I love the following admonition of Andrew Murray. I urge you to read it carefully and prayerfully.

I have been very deeply impressed with one thought. It is that our prayer for the mighty working of the Holy Spirit through us and around us can only be powerfully answered as His indwelling in every believer is more clearly acknowledged and lived out. We have the Holy Spirit within us; Only he who is faithful in the lesser will receive the greater. As we first yield ourselves to be led by the Spirit, to confess His presence in us; as believers rise to realize and accept His guidance in their daily lives, God will entrust to us a larger measure of His mighty working. If we give ourselves entirely into His power, as our life, ruling within us, He will give himself to us, take more complete possession of us, and work through us…It is as an indwelling life that Holy Spirit must be known. In a living, adoring faith, the indwelling must be accepted and treasured until it becomes part of the consciousness of the new men: The Holy Spirit possesses me.” [iii]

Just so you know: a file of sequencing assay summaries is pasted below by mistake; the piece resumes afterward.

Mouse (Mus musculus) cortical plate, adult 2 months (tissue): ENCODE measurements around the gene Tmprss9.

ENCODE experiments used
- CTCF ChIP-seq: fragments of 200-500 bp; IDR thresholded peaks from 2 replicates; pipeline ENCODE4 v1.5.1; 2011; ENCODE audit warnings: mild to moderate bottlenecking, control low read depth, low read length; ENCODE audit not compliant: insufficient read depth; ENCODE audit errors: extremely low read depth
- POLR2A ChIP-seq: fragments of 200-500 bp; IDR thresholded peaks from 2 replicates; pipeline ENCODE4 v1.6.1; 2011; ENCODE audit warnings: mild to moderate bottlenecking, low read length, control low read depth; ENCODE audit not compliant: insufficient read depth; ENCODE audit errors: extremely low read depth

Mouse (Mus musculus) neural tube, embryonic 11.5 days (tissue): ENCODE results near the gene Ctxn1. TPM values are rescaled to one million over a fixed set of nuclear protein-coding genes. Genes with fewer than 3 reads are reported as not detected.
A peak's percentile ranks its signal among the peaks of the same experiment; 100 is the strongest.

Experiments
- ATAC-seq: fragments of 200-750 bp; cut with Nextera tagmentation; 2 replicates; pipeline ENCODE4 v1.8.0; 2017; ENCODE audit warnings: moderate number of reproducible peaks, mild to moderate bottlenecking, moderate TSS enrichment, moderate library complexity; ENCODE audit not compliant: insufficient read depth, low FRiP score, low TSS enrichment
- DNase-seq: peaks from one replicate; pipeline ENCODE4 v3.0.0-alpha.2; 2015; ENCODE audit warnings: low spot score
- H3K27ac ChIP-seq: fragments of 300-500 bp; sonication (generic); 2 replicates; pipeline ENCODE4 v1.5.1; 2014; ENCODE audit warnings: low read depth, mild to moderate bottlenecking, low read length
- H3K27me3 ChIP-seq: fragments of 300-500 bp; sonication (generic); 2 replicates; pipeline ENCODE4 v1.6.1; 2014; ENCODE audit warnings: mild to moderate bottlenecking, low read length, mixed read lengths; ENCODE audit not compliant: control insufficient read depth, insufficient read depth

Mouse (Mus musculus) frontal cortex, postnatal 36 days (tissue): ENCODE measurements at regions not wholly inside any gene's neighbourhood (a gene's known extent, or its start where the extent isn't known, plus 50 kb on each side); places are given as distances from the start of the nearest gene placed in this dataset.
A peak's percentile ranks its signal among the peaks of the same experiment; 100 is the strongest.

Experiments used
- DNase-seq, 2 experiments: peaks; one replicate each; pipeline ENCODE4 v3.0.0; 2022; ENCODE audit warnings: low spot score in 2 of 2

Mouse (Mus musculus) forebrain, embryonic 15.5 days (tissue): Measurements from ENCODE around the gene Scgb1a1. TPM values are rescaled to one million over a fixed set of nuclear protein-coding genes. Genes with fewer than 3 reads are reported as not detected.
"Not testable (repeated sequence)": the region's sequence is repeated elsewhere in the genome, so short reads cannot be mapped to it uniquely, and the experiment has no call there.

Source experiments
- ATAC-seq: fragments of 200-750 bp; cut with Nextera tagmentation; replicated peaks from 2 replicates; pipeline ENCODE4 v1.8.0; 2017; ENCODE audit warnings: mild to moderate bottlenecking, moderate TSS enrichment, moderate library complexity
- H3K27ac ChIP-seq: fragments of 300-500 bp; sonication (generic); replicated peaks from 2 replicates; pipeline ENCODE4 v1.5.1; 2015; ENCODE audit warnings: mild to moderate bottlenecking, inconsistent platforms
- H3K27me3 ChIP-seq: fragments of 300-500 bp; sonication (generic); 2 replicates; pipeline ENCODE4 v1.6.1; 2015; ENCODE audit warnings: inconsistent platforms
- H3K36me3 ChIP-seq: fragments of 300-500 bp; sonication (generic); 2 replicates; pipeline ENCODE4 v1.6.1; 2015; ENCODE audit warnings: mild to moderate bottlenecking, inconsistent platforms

Let us adjust our language and longings according to the finished work of Christ. He has promised us the transforming presence of His life, indwelling us by the Holy Spirit. His Spirit changes everything, from the inside out.

Let us adjust our language and longings according to the finished work of Christ. He has promised us the transforming presence of His life, indwelling us by the Holy Spirit. His Spirit changes everything, from the inside out.

Copyright © 2018 Daniel Henderson. All rights reserved.

[i] Ron Owens, 25

[iii] Andrew Murray, The Spirit of Christ (Minneapolis: Bethany House, 1979) 8-9